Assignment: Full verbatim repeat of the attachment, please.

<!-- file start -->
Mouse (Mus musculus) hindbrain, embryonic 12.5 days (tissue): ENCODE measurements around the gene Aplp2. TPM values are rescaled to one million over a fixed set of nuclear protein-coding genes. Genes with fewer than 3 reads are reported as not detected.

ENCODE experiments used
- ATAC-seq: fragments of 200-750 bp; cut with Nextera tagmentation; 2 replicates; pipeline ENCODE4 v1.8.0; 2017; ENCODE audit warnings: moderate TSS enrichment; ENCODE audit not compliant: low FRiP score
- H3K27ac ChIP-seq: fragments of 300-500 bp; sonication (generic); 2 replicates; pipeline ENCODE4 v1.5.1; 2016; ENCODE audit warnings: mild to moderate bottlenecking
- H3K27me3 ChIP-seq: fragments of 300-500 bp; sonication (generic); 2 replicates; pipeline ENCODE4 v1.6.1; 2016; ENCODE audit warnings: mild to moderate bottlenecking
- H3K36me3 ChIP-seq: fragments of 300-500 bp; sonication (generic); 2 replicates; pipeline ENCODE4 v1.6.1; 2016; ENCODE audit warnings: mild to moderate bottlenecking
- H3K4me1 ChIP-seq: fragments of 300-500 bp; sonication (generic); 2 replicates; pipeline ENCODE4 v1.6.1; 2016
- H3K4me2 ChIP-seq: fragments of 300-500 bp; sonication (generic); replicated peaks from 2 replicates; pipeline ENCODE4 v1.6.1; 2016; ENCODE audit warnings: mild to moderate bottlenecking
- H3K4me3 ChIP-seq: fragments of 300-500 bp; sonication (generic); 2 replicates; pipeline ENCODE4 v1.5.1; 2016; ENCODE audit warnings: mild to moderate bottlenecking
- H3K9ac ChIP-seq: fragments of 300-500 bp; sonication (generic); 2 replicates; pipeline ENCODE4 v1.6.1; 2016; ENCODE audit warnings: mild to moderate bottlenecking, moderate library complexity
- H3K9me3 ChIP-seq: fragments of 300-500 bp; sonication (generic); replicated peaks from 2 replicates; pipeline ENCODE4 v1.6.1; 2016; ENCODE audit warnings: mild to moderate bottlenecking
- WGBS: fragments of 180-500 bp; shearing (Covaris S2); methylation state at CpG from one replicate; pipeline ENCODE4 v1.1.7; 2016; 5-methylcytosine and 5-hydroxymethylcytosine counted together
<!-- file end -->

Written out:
Mouse (Mus musculus) hindbrain, embryonic 12.5 days (tissue): ENCODE measurements around the gene Aplp2. TPM values are rescaled to one million over a fixed set of nuclear protein-coding genes. Genes with fewer than 3 reads are reported as not detected.

ENCODE experiments used
- ATAC-seq: fragments of 200-750 bp; cut with Nextera tagmentation; 2 replicates; pipeline ENCODE4 v1.8.0; 2017; ENCODE audit warnings: moderate TSS enrichment; ENCODE audit not compliant: low FRiP score
- H3K27ac ChIP-seq: fragments of 300-500 bp; sonication (generic); 2 replicates; pipeline ENCODE4 v1.5.1; 2016; ENCODE audit warnings: mild to moderate bottlenecking
- H3K27me3 ChIP-seq: fragments of 300-500 bp; sonication (generic); 2 replicates; pipeline ENCODE4 v1.6.1; 2016; ENCODE audit warnings: mild to moderate bottlenecking
- H3K36me3 ChIP-seq: fragments of 300-500 bp; sonication (generic); 2 replicates; pipeline ENCODE4 v1.6.1; 2016; ENCODE audit warnings: mild to moderate bottlenecking
- H3K4me1 ChIP-seq: fragments of 300-500 bp; sonication (generic); 2 replicates; pipeline ENCODE4 v1.6.1; 2016
- H3K4me2 ChIP-seq: fragments of 300-500 bp; sonication (generic); replicated peaks from 2 replicates; pipeline ENCODE4 v1.6.1; 2016; ENCODE audit warnings: mild to moderate bottlenecking
- H3K4me3 ChIP-seq: fragments of 300-500 bp; sonication (generic); 2 replicates; pipeline ENCODE4 v1.5.1; 2016; ENCODE audit warnings: mild to moderate bottlenecking
- H3K9ac ChIP-seq: fragments of 300-500 bp; sonication (generic); 2 replicates; pipeline ENCODE4 v1.6.1; 2016; ENCODE audit warnings: mild to moderate bottlenecking, moderate library complexity
- H3K9me3 ChIP-seq: fragments of 300-500 bp; sonication (generic); replicated peaks from 2 replicates; pipeline ENCODE4 v1.6.1; 2016; ENCODE audit warnings: mild to moderate bottlenecking
- WGBS: fragments of 180-500 bp; shearing (Covaris S2); methylation state at CpG from one replicate; pipeline ENCODE4 v1.1.7; 2016; 5-methylcytosine and 5-hydroxymethylcytosine counted together